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When most people think about the Academy Awards’ best moments, the onstage lightning bolts stand out.

Like Halle Berry’s ecstatic combination of disbelief and thrill as she became the first black woman to win the Best Actress Oscar in 2002 for “Monster’s Ball.”

But for those of us who cover the Oscars, there are those priceless “insider” moments that make the event memorable.

I’ll never forget being backstage at the Kodak Theatre when George Clooney met the press after his 2006 “Syriana” win. As I asked a question, Clooney replied, “Nice tux, Steve.”

Through the years, I’ve gotten to see Hollywood couples at the Oscars who weren’t long for each other: Geena Davis and director Renny Harlin, Antonio Banderas and his Spanish first wife, before Melanie Griffith.

When the Oscars were held at the Shrine Auditorium, tents were set up in the parking lot for the press. To go to the restroom meant I had to walk past several tents, and as I turned a corner in the evening light, there stood a most glamorous Uma Thurman in a violet dress, having a cigarette before she went on stage. It was a little moment that defined what Oscar, movie star, fashion and fabulous really are.

In 1997, I met British writer/director Anthony Minghella backstage. It was an astounding night for him — “The English Patient” had won nine Academy Awards, including Best Picture and, for Minghella, Best Director.

“Anthony,” I asked, “don’t you feel bad you didn’t win for Best Adapted Screenplay as well? After all, you were known first as a writer.”

Billy Bob Thornton took that Oscar for “Sling Blade.”

A few years later, Minghella told me that was a moment he would always remember; it was a lesson that there was always going to be someone in your life who would remind you there were other things to look forward to than your present triumphs.

At the Kodak Theatre, the print press contingent is the last stop on the red carpet, and it’s easy for the celebs to waltz on by after an hour of TV and photos. But not Kate Winslet, Nicole Kidman or Helen Mirren.

These three Oscar winners always stop by to say hello as if greeting old friends. And it always seemed a bit surreal to be “talking” on this big night with three of the most down-to-earth people you’d want to meet.

One Oscar tradition has passed. Once, every studio, even if they didn’t have films in competition, hosted a lovely Oscar party with an open bar and plentiful buffet.

It was at Columbia Pictures’ low-key Oscar party where I found myself at the buffet with Anna Nicole Smith. Her lipstick smeared, her eyes blurry, Smith stumbled around, smiling as she looked at me and speaking unintelligibly.

Photographers were taking pictures (of course!) and yet no one could quite believe what they were seeing. I just wished someone would come and take her home and look out for her.

Though critics and movie fans alike thrashed the Academy Awards ceremony saying it was both too long and too tedious, ratings went up this year by 14 percent, totaling nearly 41 million viewers for the entire event, as Variety informs. The surge in ratings is mostly due to the fact that, this year, nominees for Best Picture were double in number, including “Avatar,” officially the biggest selling film in the history of cinema.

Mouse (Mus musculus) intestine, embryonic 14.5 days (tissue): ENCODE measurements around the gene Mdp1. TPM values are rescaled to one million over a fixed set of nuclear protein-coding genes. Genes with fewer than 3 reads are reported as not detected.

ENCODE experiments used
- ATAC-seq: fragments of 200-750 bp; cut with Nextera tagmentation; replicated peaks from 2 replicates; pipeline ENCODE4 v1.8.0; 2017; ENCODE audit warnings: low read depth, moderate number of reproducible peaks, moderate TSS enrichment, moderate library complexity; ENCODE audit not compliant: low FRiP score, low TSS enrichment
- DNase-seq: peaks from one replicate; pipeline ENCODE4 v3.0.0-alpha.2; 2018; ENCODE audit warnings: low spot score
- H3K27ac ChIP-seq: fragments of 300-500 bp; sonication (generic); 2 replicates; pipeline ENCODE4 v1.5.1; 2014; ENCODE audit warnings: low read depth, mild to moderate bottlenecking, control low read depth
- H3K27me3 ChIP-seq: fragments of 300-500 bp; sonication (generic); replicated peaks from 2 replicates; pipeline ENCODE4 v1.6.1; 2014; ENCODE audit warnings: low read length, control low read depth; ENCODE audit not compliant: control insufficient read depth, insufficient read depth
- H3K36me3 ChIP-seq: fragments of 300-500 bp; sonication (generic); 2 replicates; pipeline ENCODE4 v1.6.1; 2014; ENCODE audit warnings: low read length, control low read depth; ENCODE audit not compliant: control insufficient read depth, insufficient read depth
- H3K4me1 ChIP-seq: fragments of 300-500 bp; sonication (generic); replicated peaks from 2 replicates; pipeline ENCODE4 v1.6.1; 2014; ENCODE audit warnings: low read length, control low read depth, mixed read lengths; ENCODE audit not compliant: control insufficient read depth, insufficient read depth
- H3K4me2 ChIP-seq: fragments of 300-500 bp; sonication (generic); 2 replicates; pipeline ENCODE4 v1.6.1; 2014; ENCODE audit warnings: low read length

This year marked the expansion of the Best Picture category to include no less than 10 nominees, which, obviously, means more exposure for more films. The nominees for the 2010 edition was an eclectic mix, including James Cameron’s blockbuster and cinematographic milestone “Avatar,” the low-budged war drama (and winner) “The Hurt Locker,” low-budget faux-documentary alien story “District 9,” the animation “Up” and the Nazi-filled “Inglourious Basterds.” Having so many critically and commercially appreciated films nominated translated in higher ratings for the broadcast.

“It actually may not be quite that simple, but the expansion of best-picture hopefuls from five to 10 is likely accountable for this year’s surge to a five-year ratings high. The Oscars telecast on Sunday moved back above the 40 million-viewer mark for just the second time in five years, growing for a second straight year following the show’s ratings valley in 2008. Other factors may have been at work, too, including an economy that has contributed to more moviegoing. Auds also seem to be gathering around the television set more these days for big events,” Variety further explains of the surge in ratings.

“The improved Oscar ratings continue a strong season for event television. Not only did last month’s Super Bowl deliver the largest audience for any program on record (106.5 million), but the Grammy Awards hit a six-year high (25.9 million), the American Music Awards drew its largest aud in seven years (14.2 million), and the CMAs and Golden Globes were up as well. Many believe the inclusion of some popular pics such as ‘Avatar’ – the all-time leader in North America box office receipts – and some that that might not have otherwise been nommed, including ‘District 9’ and ‘Up,’ were part of the Oscar conversation,” the movie publication says.

With all this, it’s worthy to note that the awards ceremony itself was not even half as good. Dragging on for over three hours, it featured lame jokes, awkward moments and predictable segments in what can only be described as the worst Oscars ceremony in history, some reviewers say.

    Posted in : Movies and Music

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One Response to “Backstage at the Oscars:The best celeb moments often happen when the cameras are off”
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